Canada’s National Research Council has been flight-testing its Dassault Falcon 20 fueled by biofuel while sampling the exhaust using a probe fitted to a Lockheed T-33 chase plane, the group announced this week at the Farnborough Airshow. NRC believes the exercise to be a world first.
The flights took place over the past two months and pushed the mix 10 percent beyond the certified 50/50 blend of fossil fuel and the biofuel, which is produced from a new, domestically grown feedstock crop derived from Brassica carinata, basically a “hardy weed,” and optimized for aviation use by Agrisoma Biosciences. Flights at an even split and at a ratio of 60-percent bio and 40-percent fossil were made under various conditions.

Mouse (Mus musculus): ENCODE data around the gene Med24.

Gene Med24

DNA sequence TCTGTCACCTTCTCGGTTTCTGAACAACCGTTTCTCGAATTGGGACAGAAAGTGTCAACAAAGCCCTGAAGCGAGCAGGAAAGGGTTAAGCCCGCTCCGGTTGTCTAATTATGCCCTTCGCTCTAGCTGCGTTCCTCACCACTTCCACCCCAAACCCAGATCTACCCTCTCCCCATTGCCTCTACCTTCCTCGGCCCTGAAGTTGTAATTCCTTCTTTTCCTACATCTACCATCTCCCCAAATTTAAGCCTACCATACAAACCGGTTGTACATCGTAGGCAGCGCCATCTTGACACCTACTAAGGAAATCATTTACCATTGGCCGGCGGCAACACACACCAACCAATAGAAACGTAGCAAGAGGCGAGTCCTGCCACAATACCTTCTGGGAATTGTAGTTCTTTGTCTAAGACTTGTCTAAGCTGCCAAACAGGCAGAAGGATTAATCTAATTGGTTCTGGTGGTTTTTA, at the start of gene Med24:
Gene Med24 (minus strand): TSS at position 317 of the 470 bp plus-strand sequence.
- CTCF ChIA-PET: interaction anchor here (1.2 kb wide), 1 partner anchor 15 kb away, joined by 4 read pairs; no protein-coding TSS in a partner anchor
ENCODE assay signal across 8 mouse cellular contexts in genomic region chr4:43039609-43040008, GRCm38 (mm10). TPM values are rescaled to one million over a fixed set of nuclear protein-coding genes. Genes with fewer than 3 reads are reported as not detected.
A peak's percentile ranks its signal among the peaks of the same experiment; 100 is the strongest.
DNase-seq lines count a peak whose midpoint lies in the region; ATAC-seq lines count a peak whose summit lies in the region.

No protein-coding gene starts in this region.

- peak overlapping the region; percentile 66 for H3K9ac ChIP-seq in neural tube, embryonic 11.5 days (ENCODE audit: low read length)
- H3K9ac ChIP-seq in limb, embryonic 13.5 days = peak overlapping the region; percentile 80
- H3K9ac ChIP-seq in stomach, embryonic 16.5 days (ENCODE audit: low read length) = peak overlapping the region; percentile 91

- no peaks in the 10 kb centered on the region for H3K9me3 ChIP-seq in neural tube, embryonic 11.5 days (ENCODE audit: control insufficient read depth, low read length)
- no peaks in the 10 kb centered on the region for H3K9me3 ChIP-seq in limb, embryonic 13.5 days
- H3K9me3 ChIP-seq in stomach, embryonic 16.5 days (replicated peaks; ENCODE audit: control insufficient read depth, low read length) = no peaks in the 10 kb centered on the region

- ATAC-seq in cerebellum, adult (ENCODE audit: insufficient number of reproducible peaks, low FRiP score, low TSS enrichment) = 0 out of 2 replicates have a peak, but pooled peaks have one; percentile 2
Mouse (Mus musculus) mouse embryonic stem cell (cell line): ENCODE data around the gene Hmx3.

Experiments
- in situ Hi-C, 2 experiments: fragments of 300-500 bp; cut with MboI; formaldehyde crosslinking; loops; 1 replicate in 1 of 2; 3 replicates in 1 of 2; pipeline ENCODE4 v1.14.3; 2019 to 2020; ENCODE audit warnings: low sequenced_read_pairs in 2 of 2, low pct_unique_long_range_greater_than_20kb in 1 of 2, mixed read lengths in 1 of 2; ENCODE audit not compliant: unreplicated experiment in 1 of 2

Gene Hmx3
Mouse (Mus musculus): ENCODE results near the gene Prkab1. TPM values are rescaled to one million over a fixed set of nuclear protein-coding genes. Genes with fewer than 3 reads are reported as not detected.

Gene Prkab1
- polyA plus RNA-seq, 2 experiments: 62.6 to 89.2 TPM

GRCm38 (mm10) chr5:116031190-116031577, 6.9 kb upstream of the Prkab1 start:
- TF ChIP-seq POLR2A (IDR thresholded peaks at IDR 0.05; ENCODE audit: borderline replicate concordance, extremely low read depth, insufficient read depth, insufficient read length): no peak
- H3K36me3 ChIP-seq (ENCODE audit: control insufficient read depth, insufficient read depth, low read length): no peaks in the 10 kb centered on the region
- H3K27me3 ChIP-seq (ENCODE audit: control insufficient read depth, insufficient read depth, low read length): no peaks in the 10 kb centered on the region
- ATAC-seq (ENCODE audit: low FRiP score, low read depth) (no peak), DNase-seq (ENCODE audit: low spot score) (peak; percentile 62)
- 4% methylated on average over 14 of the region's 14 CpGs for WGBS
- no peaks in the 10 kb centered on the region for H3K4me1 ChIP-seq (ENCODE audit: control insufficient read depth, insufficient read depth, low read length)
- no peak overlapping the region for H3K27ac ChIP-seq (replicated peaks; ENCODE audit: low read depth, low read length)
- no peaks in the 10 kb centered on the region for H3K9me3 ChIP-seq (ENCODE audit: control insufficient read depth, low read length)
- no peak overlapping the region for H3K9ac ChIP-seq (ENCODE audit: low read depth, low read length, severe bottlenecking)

The T-33 pilots took up formation on the Falcon to position the old trainer’s wing-mounted sensor pods in the slipstream of the Falcon. Preliminary results of the sampling indicate that “particulate emissions, including aerosols of black carbon, sulphates and byproducts of the combustion of aromatic compounds, are significantly lower from biofuels than from jet-A1.” A spokesman also said the performance of the Falcon 20 operating on biofuels was essentially the same as operations under jet-A on the ground, in cruise and during in-flight engine restarts.